Fields died in 1914 at Columbus Hospital in Great Falls, but she was buried outside Cascade. In 1959, actor and Montana native Gary Cooper wrote an article for Ebony in which he said: "Born a slave somewhere in Tennessee, Mary lived to become one of the freest souls ever to draw a breath, or a .38." In the 1976 TV documentary South by Northwest, "Homesteaders", Fields was played by Esther Rolle, in the 1996 TV movie The Cherokee Kid, Fields was played by Dawnn Lewis, and in the 2012 TV movie Hannah's Law she was played by Kimberly Elise. Fields appeared as a character in five episodes of the television show Hell on Wheels, and was played by Amber Chardae Robinson. Fields is the subject of the song "Stagecoach Mary" by composer Michael Hearst as part of his Extraordinary People project. Fields is also played by Erykah Badu in the 2013 short western known as They Die By Dawn.





The Cow (Cattle)

The Aurochs (Bos primigenius), is an extinct type of large wild cattle that inhabited Europe, Asia and North Africa. It is the ancestor of domestic cattle. The species survived in Europe until the last recorded aurochs died in the Jaktorów Forest, Poland in 1627.

Archeozoological and genetic data indicate that cattle were first domesticated from wild Aurochs (Bos primigenius) approximately 10,500 years ago. There were two major areas of domestication: one in the area that is now Turkey, giving rise to the taurine line:



And a second in the area that is now Pakistan, resulting in the indicine line. Modern mitochondrial DNA variation indicates the taurine line may have arisen from as few as 80 aurochs tamed in the upper reaches of Mesopotamia near the villages of Çayönü Tepesi in southeastern Turkey and Dja'de el-Mughara in northern Iraq.



Although European cattle are largely descended from the taurine lineage, gene flow from African cattle (partially of indicine origin) contributed substantial genomic components to both southern European cattle breeds and their New World descendants. A study on 134 breeds showed that modern taurine cattle originated from Africa, Asia, North and South America, Australia, and Europe. Some researchers have suggested that African taurine cattle are derived from a third independent domestication from North African aurochsen.



Bull Cults in Ancient Egypt

Bull cults were popular from at least the First Dynasty (Early Dynastic Period). The powerful and virile Bull was associated with the Pharaoh, who sometimes took the epithet "Strong Bull of his mother". As early as 3100 B.C, the king is depicted in the form of a Bull.

On these two ancient Bull palettes (circa 3,000 B.C.), the King in the form of a Bull, is shown goring and trampling the enemies of Egypt.



A sacred bull was identified by specific sacred markings. Once the bull had been confirmed as the incarnation of a god, it was housed in plush quarters, given only the best food, and provided with a harem of the best cows. The lucky animal would live in the lap of luxury until its death when it would be mummified and buried with full honors.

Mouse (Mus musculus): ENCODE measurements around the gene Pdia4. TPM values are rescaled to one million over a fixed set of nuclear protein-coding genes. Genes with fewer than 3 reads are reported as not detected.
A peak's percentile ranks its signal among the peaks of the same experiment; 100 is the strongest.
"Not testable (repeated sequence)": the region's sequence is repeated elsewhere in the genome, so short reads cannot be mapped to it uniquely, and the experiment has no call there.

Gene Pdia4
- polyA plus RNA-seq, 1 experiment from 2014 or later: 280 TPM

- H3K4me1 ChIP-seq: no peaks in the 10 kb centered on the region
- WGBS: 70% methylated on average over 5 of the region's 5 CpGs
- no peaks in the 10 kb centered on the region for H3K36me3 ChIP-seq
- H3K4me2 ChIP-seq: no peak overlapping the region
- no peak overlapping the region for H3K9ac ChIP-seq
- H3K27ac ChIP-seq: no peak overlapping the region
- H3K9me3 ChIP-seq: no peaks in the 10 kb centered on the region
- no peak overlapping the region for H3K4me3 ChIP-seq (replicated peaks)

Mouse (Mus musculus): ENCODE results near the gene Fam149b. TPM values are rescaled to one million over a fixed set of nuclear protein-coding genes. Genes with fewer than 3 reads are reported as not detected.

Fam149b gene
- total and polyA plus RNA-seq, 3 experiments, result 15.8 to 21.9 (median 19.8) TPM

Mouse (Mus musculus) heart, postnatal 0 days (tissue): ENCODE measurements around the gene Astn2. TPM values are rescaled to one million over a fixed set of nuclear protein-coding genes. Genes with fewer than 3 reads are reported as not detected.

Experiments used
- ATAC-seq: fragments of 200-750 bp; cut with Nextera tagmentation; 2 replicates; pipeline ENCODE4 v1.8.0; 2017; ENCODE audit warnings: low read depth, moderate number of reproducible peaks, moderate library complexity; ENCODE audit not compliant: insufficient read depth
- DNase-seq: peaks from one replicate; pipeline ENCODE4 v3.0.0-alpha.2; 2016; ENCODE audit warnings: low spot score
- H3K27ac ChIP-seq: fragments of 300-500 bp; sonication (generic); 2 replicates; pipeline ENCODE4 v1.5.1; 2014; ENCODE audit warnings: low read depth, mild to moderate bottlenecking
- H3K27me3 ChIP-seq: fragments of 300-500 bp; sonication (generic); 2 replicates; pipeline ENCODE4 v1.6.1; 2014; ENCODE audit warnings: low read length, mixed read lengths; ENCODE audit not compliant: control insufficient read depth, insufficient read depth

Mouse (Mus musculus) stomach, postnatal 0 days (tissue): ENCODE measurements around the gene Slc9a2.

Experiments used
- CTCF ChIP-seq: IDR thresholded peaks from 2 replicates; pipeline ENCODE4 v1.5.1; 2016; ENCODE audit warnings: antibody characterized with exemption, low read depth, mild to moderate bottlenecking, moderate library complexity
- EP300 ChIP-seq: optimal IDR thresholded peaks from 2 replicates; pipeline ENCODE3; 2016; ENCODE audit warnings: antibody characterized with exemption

Apis Bull

The most famous of the bull cults is undoubtedly that of the Apis bull (also known as the Hapis Bull or "Hapi-ankh"). The bull was the incarnation of a god, but unlike the other animal totems (who only provided a link to the god) the Apis was thought to host the god himself. The Apis bull was originally viewed as the manifestation of Ptah. However, the Apis was soon linked to Osiris when Ptah and Osiris merged and so Plutarch described the Apis as the "fair and beautiful image of the soul of Osiris". According to one myth the Apis was the living embodiment of Ptah while he lived and Osiris when he died.


Cattle in Ancient Egypt





The Introduction of Cattle into Colonial North America

Cattle were imported directly to Virginia, Massachusetts, New York, New Hampshire, Delaware, and possibly southern New Jersey, from the colonizing European countries. Many cattle, however, were brought into the southwest, the Gulf area, Florida and the southeast from the Spanish possessions in the West Indies and from Mexico. It also appears that many cattle containing at least some Spanish inheritance were shipped into Virginia, Delaware, New Jersey, and Massachusetts. The initial mass importations of cattle from Europe into the North American colonies ceased about 1640. From that date to the American Revolution the cattle needs of the colonies were taken care of through intercolonial trade, or through trade with the Spanish colonies in the Western Hemisphere. A few cattle from the French Colonies in the St. Lawrence River Valley found their way into the “Old Northwest”.

The Texas Longhorn

The roots of the Texas Longhorn go back to the late 1400s. Cattle were not indigenous to North America, but were introduced by gold-seeking Spanish conquistadors. The first Spanish explorers turned their dark, thin-legged, wiry Moorish-Andalusian cattle loose on the Caribbean Islands. [The Moorish invasions from the 8th to the 13th centuries: The Moors brought cattle with them which had African genes, and of course the European cattle were there as well. All those influences come together in the cattle of the Iberian peninsula.]